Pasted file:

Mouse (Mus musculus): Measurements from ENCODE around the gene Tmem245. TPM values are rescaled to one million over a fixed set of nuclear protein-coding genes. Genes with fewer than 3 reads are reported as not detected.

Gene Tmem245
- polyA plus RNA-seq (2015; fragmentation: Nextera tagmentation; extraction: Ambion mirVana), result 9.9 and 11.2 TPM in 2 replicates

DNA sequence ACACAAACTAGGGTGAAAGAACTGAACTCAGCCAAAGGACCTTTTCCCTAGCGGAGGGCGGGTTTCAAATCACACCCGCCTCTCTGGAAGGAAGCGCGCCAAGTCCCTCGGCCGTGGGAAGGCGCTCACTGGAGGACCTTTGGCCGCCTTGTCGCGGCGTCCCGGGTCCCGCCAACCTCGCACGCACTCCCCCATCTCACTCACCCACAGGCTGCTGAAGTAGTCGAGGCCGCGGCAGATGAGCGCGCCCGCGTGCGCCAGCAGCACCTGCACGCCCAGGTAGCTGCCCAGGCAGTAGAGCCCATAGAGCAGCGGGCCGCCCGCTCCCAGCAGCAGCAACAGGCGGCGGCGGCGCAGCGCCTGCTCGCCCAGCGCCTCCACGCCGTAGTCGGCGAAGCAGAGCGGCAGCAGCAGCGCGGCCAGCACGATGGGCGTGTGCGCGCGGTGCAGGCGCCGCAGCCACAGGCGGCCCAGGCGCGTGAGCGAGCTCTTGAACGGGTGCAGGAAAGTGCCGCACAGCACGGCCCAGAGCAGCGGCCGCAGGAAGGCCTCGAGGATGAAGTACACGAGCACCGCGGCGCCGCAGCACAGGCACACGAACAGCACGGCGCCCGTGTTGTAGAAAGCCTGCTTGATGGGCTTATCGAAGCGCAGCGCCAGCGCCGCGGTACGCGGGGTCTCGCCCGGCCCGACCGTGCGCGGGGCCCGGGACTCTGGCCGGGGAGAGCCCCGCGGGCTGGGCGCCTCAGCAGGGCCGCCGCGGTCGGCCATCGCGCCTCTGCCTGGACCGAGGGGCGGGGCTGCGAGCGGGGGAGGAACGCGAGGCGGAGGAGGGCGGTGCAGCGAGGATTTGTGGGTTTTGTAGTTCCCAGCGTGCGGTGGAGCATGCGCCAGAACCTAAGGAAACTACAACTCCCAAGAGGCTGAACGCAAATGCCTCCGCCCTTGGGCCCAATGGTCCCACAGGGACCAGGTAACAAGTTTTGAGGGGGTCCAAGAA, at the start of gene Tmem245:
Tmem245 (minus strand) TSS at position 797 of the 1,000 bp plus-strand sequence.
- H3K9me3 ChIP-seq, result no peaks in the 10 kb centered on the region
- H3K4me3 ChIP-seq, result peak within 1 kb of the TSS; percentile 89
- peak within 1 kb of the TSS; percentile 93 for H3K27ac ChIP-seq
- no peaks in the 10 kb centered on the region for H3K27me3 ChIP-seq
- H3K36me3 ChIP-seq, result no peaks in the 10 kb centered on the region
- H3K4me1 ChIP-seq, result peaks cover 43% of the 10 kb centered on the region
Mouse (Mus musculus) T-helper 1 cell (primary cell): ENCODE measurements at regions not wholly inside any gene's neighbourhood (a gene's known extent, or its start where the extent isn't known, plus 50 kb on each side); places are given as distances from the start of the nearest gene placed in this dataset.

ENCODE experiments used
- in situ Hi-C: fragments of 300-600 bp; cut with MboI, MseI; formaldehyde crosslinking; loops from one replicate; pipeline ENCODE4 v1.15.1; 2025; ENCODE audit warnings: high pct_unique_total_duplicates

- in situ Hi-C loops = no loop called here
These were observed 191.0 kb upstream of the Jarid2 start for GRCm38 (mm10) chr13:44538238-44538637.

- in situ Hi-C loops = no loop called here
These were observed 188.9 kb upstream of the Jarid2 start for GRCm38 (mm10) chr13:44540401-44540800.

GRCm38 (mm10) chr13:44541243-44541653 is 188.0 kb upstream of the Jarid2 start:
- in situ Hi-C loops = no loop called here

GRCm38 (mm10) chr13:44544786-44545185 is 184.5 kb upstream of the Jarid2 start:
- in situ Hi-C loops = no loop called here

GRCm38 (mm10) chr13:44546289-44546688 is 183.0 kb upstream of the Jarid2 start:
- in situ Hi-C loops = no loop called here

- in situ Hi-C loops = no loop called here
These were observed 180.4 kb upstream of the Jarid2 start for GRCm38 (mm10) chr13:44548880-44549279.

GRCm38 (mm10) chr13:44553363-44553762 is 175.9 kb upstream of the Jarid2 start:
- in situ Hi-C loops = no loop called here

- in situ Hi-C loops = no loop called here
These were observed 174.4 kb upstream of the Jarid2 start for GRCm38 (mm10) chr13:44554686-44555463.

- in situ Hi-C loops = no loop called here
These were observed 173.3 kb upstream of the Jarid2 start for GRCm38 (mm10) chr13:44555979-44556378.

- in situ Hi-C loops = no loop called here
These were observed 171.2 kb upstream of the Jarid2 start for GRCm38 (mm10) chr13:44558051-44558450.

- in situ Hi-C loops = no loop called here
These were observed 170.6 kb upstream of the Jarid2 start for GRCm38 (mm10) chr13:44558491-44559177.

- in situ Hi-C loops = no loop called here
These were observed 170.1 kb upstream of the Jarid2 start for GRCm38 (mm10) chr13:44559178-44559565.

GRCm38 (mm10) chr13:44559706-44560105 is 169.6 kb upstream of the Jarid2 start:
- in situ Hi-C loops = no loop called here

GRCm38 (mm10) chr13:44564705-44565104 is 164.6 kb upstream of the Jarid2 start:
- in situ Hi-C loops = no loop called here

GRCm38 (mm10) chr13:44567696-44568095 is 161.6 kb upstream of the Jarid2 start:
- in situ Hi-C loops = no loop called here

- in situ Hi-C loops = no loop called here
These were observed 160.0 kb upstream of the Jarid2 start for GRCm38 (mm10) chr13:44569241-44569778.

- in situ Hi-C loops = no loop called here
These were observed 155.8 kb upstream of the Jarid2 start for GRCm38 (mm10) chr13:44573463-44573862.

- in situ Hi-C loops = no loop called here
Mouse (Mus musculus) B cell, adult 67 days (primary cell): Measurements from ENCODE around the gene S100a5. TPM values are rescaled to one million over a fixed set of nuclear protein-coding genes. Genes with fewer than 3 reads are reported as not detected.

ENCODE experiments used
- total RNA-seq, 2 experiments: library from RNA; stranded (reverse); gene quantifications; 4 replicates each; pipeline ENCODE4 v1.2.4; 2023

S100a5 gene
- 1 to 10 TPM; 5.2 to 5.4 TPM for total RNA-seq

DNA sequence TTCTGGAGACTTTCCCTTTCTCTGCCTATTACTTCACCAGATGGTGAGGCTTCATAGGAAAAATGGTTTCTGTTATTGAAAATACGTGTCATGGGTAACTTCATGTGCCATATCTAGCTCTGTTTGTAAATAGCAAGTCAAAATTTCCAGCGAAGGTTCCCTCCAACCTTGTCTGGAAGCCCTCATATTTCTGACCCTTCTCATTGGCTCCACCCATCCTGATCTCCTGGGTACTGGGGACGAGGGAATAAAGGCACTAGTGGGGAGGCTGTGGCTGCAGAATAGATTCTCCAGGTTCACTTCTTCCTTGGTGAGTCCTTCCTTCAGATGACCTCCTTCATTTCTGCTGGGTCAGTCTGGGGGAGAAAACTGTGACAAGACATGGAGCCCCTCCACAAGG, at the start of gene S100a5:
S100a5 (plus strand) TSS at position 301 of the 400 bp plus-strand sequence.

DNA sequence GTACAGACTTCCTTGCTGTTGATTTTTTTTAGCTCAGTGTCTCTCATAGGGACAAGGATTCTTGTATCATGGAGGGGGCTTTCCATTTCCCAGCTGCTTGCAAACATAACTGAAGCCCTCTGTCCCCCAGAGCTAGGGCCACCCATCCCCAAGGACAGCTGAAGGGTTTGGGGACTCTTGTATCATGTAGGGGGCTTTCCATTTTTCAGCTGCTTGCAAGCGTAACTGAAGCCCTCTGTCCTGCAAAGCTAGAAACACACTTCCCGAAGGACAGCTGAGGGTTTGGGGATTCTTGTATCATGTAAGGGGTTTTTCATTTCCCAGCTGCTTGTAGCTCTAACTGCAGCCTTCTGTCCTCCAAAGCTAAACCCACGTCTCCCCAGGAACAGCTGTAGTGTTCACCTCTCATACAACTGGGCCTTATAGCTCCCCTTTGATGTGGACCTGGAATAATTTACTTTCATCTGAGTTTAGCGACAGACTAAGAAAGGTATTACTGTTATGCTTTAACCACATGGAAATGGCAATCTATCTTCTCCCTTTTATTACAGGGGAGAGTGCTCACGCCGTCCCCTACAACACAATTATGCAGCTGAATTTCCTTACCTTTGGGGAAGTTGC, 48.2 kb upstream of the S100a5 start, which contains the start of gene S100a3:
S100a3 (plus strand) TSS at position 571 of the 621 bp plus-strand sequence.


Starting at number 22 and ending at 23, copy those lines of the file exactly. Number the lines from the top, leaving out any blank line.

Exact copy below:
- in situ Hi-C loops = no loop called here

GRCm38 (mm10) chr13:44546289-44546688 is 183.0 kb upstream of the Jarid2 start: